IndiePix, Celebrating Independent Film

Underground Films

In the wake of WWII, with the advent of portable cameras, the world of filmmaking exploded beyond the bounds of the moneyed Hollywood studio system. Filmmakers no longer had to seek approval – or funding – to make their visions a reality. Hell, you didn't even need training, just a camera and a dream (dream occasionally optional). Filmmakers such as Maya Deren, Kenneth Anger and Stan Brakhage created countless films in the 1940s and 50s that tested the limits of the medium in subject matter, style and narrative continuity. In addition to garnering praise abroad from the new Wave filmmakers in France such as François Truffaut, Morris Engel's low-fi Little Fugitive also became the first independent film to be nominated for an Oscar in 1953. In the 1960s and 70s, brothers George and Mike Kuchar added an absurdist, kitschy sense of humor to their short films showing that just becuase it's arty, doesn't mean it has to take itself seriously. Freed from the profit-and-loss constraints of procuring Hollywood backers, these new low-fi, no-budget filmmakers were able to take film out of the realm of entertainment and turn it into an art form.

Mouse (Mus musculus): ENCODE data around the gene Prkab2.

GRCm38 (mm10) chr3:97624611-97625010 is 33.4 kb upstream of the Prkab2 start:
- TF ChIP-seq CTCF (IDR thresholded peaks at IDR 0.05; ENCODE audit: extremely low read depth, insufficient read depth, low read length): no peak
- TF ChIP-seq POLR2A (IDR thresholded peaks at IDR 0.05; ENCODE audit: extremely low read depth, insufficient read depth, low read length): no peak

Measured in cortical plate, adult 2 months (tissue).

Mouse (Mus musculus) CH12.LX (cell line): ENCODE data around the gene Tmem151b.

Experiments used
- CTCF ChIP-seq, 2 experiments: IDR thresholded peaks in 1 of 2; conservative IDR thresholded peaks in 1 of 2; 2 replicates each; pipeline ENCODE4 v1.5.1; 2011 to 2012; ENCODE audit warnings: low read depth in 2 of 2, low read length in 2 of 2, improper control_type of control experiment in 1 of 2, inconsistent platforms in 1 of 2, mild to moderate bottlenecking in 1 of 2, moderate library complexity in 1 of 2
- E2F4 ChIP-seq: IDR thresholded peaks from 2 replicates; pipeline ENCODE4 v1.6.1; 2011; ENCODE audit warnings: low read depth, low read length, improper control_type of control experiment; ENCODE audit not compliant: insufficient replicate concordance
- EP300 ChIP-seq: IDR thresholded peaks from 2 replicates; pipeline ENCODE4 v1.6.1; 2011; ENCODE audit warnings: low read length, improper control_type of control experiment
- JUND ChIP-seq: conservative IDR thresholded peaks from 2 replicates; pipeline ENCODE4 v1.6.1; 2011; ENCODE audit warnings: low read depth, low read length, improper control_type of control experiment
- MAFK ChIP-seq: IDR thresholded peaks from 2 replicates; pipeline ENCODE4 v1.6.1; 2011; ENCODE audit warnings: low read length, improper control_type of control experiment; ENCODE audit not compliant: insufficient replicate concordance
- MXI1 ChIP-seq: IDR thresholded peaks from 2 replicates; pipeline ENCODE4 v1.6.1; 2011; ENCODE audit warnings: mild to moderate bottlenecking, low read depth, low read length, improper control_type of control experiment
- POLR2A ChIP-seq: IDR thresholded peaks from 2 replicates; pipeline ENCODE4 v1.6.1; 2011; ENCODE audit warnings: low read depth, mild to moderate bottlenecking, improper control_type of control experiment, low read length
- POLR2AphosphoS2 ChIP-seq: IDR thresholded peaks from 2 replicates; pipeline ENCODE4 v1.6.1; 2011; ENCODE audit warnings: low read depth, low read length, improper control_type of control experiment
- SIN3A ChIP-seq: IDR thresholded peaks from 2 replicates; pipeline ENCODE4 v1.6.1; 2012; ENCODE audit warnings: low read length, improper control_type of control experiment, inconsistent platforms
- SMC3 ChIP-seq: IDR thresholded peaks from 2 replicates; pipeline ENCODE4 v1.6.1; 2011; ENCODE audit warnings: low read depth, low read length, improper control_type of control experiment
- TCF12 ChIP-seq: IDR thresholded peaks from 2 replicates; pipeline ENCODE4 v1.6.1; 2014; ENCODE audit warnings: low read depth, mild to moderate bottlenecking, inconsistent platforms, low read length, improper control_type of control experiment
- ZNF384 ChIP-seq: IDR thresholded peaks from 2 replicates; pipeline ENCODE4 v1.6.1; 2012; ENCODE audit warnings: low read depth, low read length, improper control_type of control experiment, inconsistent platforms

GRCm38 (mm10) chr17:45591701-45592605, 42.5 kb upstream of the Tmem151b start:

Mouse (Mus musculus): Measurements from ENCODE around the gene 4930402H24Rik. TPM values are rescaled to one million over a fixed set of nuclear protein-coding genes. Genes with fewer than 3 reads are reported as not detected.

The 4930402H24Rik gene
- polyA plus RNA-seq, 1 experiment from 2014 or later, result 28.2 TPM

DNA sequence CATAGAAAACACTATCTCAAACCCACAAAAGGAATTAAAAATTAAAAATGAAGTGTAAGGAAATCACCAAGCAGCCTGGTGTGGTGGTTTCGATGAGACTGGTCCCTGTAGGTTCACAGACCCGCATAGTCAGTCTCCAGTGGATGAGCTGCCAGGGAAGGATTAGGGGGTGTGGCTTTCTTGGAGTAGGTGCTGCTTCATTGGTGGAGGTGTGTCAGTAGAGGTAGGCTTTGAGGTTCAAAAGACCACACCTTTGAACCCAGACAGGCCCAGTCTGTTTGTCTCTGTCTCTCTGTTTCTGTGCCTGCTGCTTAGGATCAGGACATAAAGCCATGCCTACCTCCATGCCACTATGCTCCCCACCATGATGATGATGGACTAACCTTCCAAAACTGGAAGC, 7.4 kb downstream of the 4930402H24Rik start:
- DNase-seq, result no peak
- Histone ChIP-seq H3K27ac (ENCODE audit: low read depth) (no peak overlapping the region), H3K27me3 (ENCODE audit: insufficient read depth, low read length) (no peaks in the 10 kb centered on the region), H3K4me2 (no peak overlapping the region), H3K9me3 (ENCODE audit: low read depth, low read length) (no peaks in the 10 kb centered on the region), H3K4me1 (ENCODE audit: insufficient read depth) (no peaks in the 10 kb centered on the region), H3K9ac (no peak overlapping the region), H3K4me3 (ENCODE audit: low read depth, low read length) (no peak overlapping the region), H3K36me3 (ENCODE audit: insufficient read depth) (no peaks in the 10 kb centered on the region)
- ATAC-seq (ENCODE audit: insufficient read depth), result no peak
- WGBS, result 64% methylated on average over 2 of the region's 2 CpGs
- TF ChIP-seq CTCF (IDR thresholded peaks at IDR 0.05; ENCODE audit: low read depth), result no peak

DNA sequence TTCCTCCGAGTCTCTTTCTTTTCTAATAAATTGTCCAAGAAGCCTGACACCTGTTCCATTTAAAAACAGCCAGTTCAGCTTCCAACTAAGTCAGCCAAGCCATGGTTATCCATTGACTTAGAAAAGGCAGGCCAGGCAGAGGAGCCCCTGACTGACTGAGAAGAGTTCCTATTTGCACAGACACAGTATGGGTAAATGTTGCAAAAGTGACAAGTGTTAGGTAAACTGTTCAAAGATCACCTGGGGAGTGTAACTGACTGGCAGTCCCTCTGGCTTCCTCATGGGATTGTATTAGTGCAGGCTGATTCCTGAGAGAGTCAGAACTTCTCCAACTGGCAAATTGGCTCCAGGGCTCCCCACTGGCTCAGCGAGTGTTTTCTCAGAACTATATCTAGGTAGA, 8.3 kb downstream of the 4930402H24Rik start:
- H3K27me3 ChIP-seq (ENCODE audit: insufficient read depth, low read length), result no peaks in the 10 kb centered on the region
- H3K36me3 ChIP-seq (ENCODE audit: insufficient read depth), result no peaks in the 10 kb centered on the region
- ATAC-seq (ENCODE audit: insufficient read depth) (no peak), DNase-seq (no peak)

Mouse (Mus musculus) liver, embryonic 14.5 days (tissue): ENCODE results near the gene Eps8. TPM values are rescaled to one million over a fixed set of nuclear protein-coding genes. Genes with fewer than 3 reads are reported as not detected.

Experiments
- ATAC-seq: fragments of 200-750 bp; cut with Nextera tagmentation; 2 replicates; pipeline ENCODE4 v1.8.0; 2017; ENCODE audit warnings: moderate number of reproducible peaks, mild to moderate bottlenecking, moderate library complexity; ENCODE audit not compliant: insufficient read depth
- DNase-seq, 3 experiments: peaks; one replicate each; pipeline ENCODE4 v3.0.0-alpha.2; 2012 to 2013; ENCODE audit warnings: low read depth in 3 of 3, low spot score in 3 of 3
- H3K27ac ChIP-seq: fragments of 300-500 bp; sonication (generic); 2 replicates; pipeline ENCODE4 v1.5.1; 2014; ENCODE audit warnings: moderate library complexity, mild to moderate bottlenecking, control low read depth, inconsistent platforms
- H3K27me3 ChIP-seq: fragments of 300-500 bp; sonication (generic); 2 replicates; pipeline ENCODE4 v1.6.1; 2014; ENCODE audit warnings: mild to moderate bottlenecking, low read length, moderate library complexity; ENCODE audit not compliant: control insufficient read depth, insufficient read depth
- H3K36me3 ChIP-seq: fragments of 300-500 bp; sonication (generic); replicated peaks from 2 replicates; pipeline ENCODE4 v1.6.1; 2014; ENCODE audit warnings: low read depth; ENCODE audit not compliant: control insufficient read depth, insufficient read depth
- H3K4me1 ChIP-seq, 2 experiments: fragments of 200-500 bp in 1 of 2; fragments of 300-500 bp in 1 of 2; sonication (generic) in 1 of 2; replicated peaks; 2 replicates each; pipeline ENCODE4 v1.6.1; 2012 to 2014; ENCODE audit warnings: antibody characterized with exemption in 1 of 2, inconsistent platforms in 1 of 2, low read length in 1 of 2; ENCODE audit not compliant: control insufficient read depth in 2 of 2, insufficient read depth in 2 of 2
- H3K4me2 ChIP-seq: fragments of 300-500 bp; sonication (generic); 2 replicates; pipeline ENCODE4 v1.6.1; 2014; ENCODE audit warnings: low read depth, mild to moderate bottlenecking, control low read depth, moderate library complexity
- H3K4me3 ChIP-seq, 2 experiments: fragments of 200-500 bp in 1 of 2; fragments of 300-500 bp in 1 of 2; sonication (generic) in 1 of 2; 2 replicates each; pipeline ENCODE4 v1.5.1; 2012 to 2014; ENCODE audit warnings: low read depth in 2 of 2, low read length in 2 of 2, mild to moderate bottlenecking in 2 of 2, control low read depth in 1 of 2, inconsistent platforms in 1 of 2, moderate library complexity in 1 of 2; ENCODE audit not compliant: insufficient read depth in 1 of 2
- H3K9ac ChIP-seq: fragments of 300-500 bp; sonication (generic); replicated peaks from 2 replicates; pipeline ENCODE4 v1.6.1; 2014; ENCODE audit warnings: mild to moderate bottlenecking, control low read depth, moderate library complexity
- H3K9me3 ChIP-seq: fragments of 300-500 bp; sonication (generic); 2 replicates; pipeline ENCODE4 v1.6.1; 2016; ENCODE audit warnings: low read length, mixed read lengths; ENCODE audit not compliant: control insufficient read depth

And if you're in the New York area, the new documentary, It Came From Kuchar, is screening this week at Anthology Film Archives! Tickets are available through the IndiePix Box Office. We hope to see you there!

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By Brakhage: An Anthology

$34.95 | 243 minutes

Stan Brakhage revolutionized cinema while never having his films play in mainstream movie houses or multiplexes. The avant-garde artist rarely used any sort of narrative. His films, rather, contain imagery ranging from nature studies to child birth to simply scratches on film. His pioneering technique includes a painstaking process marking&hellip…

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$23.95 | 75 minutes

Over the course of 40 years, avant-garde film legend Stan Brakhage made nearly 400 films. Using experimental techniques of his own creation and no sound, he changed the both way we think about film and what we expect from light passing through celluloid. From "Window Water Baby Moving" (1958) to later works, such as "Dante's Quartet"&hellip…

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